Athens, Greece: Day Eleven

December 28, 2011

Posted by Kanga.

We took a food tour through Context Tours called “Beyond Feta.” Our guide was Nikitas, a Greek who is an architect by profession, but does these tours because he loves the city, food and history. Normally, the tours are done for up to 6 people, but we had Nik all to ourselves and it was a splendid day.

bakery selling sweets and breads

We followed him through several bakeries, getting sesame seed covered pretzels and dense brown breads. We stopped in at a shop that carries a variety of local wares – marmelades, wines, soaps, liquors, cheese, etc. We tasted a liquor made from Mastik, which is the sap from a bush that grows only on one Greek island. No one has succeeded in growing it anywhere else. It tasted like you would imagine alcohol from bush sap would taste, a little “pine-like.”

spice and herbs shop, large bags of wares on the floor

We also went to this spice and herbs shop. We learned that brewed oregano is good for digestive tract trouble (but tastes very nasty). Genuine tea is not very popular in Greece, but there are many herbal teas that are used and enjoyed.

a cheese shop with glass display case full of cheeses

On to the cheese shop where we got some smoked cheese and yogurt. We also walked through the meat market (again). The stalls are prized and passed down in families for generations.

display case full of pastrima

Sausage and preserved meats are a relatively new addition to Greek cuisine. Many other things are “relatively” new also – tomatoes & potatoes (as New World discoveries), citrus fruits (new with the Crusades), preserved meats (new with the Turkish occupation). With an ancient civilization comes a long view definition of the word “new.”

our guide and myself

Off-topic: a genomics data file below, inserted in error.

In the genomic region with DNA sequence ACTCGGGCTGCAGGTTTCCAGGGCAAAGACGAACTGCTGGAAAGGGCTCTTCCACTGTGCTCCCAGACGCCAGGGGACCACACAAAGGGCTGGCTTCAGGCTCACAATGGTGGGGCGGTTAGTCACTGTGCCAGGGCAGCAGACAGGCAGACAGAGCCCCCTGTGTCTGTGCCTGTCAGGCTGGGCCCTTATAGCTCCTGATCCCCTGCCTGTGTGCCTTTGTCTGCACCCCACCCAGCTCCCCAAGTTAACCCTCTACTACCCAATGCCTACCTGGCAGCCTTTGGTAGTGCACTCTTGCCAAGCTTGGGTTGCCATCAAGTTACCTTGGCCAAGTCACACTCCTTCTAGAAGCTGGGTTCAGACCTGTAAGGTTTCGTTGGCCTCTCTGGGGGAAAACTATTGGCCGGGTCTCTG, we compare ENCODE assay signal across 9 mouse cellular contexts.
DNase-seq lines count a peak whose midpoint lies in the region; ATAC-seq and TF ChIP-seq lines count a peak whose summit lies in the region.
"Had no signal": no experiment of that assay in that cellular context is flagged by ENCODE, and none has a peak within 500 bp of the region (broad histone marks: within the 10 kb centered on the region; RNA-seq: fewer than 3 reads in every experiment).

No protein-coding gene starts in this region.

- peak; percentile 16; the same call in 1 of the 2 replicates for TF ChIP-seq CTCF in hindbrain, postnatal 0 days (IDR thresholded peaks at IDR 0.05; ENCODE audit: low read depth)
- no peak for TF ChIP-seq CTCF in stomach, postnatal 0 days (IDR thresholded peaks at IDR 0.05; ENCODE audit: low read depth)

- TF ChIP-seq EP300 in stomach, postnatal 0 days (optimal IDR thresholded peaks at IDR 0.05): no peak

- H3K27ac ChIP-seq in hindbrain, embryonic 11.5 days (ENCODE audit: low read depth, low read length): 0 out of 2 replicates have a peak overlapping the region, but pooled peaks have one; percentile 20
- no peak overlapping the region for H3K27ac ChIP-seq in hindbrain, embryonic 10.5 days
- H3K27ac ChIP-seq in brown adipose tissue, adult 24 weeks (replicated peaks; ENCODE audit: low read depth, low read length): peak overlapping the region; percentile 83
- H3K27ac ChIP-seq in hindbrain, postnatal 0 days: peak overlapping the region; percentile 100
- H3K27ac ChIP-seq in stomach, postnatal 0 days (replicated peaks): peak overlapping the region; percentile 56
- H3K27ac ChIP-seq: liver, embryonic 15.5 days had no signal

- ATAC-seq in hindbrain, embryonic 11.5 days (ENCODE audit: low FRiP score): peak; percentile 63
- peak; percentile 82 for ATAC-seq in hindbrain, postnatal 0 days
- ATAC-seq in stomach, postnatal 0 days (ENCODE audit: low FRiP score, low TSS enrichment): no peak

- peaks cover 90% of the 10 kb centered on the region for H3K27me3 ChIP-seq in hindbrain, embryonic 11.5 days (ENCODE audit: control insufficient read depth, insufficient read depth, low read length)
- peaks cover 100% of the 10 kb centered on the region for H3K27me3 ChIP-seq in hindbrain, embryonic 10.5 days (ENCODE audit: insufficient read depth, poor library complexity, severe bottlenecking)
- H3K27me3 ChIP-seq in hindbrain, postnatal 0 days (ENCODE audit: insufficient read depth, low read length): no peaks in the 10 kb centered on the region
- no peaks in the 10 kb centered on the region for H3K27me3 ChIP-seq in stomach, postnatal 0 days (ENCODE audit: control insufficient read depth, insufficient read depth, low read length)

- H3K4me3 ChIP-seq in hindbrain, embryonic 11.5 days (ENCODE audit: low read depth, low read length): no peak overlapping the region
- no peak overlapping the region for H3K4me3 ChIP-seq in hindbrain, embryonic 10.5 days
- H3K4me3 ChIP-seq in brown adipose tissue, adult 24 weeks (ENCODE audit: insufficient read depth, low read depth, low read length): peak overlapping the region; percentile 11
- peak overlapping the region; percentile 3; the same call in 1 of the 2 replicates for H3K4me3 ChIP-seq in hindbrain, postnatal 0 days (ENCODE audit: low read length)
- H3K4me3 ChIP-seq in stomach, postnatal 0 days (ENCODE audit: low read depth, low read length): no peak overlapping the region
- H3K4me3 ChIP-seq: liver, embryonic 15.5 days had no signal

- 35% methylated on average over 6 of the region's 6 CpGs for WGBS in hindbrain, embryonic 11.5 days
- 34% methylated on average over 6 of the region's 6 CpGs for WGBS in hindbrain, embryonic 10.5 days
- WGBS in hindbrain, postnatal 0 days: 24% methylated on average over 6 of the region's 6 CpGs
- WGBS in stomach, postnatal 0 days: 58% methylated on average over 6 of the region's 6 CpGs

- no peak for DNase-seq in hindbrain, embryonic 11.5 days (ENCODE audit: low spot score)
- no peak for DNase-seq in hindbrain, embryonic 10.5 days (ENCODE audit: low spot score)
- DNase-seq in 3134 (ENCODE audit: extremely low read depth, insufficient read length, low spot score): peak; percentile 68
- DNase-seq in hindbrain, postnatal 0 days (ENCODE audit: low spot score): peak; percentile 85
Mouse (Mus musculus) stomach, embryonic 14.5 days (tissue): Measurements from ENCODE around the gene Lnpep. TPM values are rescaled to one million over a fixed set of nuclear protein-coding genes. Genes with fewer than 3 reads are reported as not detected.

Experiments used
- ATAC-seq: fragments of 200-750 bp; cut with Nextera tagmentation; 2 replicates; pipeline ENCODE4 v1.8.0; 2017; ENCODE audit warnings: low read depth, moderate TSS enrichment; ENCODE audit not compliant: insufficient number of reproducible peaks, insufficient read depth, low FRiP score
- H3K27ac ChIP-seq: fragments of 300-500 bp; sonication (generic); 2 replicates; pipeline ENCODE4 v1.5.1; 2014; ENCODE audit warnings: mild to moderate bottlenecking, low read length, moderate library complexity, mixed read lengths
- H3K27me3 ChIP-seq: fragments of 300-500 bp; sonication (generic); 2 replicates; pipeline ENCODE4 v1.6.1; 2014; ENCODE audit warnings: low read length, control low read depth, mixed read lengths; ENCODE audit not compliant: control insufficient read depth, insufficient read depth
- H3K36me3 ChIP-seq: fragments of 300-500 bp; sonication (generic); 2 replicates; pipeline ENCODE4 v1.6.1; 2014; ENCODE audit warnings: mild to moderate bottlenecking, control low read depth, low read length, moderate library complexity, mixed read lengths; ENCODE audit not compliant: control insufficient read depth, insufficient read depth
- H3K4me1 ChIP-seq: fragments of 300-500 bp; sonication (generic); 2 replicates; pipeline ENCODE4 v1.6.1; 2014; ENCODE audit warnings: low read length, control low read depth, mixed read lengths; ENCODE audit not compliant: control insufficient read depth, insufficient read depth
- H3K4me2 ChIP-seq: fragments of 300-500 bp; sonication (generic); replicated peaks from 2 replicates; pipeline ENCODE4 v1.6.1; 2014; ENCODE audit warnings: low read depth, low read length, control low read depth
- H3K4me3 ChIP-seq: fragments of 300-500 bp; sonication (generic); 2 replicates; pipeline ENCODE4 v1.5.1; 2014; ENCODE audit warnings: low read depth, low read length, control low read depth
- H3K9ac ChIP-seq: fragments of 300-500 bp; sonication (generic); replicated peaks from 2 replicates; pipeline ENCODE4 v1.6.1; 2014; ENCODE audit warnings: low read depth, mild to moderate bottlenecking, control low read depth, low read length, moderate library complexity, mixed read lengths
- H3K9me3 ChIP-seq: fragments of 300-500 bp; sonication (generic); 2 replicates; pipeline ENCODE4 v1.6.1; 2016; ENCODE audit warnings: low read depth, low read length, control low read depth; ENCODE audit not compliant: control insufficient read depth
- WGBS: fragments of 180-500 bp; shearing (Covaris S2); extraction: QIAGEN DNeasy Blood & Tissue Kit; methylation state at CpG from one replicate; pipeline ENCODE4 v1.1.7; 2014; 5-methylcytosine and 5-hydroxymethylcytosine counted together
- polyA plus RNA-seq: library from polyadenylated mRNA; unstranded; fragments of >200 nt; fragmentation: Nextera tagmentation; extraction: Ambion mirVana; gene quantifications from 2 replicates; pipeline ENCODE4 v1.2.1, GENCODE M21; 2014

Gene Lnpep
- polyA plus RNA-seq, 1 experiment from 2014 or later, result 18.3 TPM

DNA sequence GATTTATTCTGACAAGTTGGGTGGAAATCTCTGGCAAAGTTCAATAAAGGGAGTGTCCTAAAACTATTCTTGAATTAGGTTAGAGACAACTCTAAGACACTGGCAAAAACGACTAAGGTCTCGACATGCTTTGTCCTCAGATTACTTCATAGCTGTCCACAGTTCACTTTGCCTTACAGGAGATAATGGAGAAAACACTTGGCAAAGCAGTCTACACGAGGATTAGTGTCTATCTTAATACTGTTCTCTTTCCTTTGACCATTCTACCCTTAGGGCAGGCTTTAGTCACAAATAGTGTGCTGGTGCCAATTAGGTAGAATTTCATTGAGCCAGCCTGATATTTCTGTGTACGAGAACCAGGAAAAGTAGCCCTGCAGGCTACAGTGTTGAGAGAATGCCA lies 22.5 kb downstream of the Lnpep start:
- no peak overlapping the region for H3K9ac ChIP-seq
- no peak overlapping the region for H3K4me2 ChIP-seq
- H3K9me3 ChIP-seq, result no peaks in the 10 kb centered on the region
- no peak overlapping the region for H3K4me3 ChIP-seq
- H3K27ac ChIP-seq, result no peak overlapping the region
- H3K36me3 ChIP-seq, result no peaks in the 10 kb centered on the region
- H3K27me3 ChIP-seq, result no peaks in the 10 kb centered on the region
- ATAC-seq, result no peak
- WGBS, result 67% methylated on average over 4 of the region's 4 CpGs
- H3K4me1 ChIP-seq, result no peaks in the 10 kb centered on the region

My camera’s battery was out of action, so DaddyBird was in charge of taking pictures. We stopped at a basement “wine and food” restaurant which is owned and run by a lovely old man who inherited it from his father and grandfather. He makes his own wine. It is retsina wine which means that it has resin added solely because of the taste it provides.

four bowls of food, salad, chickpeas, large bean soup, fava bean paste

This was supposed to be a “tasting” not a lunch, but we ate our fill. Greek salad, chickpea soup, bean soup, and fava bean paste. Very delicious. DaddyBird liked the fava beans so well, I suspect he will research how to make it in future.

man making donuts

We ended our tour with sweets. These aren’t called donuts, but they are the best I have ever had. They are not as sweet as American donuts even though they are served drizzled with honey. They are best eaten immediately and are crunchy on the outside. Very good. The other pastry is filo pastry with a creamy filling. Very good.

six donuts on a plate, one rectangular pastry on a plate

Our tour may have been over, but our day was not. We decided to walk down to the Temple of Zeus.

ancient church nestled among newer buildings

This church was built by the “smoke tax collector.” There was a period when if you had a cooking fire in your home, you were taxed for it. (One way to determine “wealth.”) The tax collector may have had something weighing on his conscience, so he funded this church. Later, it was slated to be destroyed, but those who wanted to protect it got the attention of the king and it was saved.

ruins of the temple

We did finally arrive at the Temple of Zeus, but like all tourist sites, it closed at 3 pm. So, we had to be content with looking in through the fence.

ruins of the temple

Nearby is Hadrian’s Arch.

large stone arch with a Roman colonnade on top

It was a very busy, educational, and enjoyable day.

Hadrian's arch

Tomorrow, we are on the road to Delphi!



  1. How incredible! The food looks divine, and you look to be enjoying yourselves. ;- ) I must certainly follow you through your travels now.

  2. A super round-up of a busy day!

  3. A smoke tax on your house fires. Shaking head and smiling! love the fun day you had today–and WOW, getting a tour all to your lonesomes! Yup, you guys are amazing!

    • Hey, property tax used to be based on how many things you owned – animals, furniture, clothing, pots & pans… not just land or buildings.

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